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Re: Science feather strength debate

Erik Boehm <erikboehm07@yahoo.com> wrote:

> Sure, if we look at living pure gliders, they are basically all tree 
> dwellers, and their glide duration is proportional to the elevation they 
> launch themselves.

Most gliding mammals use gliding to commute within the canopy, from
one tree to another.  It's a very energy-efficient way to travel, and
minimizes the animals contact with the ground.  (Unless it falls, of

I doubt very much that _Archaeopteryx_ fits this strictly arboreal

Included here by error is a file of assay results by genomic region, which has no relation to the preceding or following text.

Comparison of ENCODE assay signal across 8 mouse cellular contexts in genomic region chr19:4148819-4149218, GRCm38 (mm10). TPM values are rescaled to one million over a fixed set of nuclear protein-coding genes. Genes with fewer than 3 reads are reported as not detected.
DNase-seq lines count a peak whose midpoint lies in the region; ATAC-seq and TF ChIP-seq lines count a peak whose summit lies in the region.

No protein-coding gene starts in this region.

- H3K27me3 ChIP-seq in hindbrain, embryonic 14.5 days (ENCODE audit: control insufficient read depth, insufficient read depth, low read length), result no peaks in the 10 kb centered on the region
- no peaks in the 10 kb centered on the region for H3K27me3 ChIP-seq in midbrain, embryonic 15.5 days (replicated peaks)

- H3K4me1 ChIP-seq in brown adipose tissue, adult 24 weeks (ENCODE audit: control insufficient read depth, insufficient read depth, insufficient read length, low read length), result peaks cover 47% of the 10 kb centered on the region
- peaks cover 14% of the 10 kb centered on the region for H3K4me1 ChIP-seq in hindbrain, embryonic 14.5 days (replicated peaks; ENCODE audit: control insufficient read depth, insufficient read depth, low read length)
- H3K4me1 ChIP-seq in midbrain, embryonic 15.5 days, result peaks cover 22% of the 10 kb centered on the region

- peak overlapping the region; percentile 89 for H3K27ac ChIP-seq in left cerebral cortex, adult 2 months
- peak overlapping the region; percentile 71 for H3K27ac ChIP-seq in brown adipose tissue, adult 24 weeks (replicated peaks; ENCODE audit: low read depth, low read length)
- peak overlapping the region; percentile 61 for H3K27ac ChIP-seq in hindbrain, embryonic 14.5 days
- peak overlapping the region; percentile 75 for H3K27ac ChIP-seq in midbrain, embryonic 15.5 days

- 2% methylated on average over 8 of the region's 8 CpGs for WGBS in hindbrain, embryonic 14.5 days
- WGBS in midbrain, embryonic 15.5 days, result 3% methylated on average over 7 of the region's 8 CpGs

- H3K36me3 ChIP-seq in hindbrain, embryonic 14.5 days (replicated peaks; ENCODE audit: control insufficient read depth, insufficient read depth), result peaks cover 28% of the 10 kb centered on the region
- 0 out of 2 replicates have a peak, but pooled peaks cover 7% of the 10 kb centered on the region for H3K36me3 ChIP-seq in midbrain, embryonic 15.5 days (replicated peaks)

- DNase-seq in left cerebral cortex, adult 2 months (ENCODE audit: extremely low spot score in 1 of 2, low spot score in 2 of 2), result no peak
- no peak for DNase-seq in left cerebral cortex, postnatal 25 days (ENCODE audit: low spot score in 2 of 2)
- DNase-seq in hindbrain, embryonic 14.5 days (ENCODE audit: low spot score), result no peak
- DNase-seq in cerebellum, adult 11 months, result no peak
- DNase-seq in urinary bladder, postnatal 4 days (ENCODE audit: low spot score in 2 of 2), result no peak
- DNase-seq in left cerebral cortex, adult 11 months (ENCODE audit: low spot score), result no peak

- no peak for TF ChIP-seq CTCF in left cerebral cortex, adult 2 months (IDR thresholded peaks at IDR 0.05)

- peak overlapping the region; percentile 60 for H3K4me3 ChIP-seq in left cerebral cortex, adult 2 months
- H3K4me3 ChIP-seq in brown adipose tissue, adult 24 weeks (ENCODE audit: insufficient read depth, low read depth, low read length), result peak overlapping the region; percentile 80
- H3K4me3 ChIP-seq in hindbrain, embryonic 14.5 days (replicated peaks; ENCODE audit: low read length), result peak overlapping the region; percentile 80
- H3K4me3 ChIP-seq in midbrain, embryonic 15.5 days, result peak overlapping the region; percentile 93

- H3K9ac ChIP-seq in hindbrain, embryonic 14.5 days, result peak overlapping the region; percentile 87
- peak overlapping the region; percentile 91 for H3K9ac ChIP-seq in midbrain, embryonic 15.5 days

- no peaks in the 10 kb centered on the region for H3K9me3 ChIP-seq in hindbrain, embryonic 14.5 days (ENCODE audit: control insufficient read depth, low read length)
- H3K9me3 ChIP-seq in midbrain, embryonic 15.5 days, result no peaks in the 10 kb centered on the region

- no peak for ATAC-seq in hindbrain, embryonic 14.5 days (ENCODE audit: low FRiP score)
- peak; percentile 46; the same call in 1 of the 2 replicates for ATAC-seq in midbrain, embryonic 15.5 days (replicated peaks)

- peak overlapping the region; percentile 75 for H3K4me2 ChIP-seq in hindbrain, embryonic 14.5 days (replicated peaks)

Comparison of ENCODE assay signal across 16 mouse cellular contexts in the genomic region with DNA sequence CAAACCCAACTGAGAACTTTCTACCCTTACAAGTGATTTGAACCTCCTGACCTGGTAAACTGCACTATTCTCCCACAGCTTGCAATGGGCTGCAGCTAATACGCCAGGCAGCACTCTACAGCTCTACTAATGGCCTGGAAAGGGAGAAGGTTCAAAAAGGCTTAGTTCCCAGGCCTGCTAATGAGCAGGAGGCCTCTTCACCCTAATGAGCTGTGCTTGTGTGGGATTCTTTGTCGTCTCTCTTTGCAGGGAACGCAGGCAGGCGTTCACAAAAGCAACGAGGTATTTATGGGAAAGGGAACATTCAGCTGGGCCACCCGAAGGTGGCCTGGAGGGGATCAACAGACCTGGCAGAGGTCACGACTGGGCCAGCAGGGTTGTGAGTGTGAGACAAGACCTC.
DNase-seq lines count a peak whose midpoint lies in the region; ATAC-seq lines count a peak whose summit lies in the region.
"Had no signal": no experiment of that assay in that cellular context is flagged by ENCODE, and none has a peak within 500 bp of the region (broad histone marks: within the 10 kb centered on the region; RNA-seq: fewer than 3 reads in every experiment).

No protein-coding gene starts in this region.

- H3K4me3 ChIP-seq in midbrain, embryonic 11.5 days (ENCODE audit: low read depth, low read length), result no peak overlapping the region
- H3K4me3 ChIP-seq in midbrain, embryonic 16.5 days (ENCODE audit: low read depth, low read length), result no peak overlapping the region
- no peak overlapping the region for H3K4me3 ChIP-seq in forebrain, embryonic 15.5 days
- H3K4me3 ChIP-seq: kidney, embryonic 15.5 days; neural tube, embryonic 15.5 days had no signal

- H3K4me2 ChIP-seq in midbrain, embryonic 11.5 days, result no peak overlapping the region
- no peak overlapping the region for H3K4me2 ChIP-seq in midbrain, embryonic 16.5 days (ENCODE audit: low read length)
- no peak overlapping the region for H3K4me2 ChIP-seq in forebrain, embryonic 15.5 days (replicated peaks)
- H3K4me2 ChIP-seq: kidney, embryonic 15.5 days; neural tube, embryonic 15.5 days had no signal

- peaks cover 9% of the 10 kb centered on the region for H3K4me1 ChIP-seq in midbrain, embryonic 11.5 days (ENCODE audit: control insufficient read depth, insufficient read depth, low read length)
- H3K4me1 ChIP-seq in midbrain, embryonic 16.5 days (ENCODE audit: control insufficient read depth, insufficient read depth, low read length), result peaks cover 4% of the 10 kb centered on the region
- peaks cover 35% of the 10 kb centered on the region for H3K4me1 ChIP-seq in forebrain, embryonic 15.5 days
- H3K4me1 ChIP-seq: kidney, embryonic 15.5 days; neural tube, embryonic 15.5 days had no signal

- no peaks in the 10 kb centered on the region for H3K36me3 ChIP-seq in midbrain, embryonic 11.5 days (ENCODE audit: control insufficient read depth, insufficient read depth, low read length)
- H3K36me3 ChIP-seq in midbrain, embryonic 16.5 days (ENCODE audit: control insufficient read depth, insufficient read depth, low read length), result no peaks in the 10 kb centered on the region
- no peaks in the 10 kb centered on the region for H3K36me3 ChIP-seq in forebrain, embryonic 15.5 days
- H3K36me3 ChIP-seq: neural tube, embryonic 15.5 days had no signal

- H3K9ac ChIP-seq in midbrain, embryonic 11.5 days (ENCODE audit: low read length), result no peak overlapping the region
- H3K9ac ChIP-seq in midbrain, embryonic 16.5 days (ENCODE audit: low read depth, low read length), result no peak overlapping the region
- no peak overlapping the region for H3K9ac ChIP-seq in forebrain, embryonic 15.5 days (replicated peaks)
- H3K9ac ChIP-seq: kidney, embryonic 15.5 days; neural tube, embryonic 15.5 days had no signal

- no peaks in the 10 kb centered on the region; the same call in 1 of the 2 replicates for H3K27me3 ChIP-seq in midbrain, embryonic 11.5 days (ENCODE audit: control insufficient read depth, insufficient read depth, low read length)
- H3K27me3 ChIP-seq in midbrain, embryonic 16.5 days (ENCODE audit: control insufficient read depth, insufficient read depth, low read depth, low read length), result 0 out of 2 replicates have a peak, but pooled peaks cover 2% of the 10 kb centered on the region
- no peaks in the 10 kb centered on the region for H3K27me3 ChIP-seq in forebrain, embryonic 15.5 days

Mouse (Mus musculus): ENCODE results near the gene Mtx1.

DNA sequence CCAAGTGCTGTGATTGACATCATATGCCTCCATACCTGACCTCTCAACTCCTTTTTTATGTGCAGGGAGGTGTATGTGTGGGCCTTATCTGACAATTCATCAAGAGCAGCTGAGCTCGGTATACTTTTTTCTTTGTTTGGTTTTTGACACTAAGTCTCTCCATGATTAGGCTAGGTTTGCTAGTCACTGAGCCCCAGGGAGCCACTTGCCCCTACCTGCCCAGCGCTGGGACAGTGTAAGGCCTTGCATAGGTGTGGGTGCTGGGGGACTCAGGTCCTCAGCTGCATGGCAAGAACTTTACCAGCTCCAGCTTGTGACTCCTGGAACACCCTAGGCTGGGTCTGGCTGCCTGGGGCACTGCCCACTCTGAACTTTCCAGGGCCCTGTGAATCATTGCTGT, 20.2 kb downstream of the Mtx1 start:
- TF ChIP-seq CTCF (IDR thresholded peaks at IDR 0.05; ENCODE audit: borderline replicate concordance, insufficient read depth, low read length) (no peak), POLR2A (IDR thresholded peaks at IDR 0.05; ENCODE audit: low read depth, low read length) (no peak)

model.  Its climbing/perching adaptations were poor, and (as David
says) there doesn't appear to be any tertials - so the glide surface
wasn't contiguous.

> I wasn't so much suggesting commuting *between* islands, as noting that today 
> there is a correlation between coastal areas, and good ridge soaring 
> conditions.

Sorry, that was my fault - I didn't mean to imply that you suggested
that Archie was island-hopping by wing.  It's just that there is an
intuitive attraction to the idea that Archie used its primordial
flight abilities to get from one island to the next.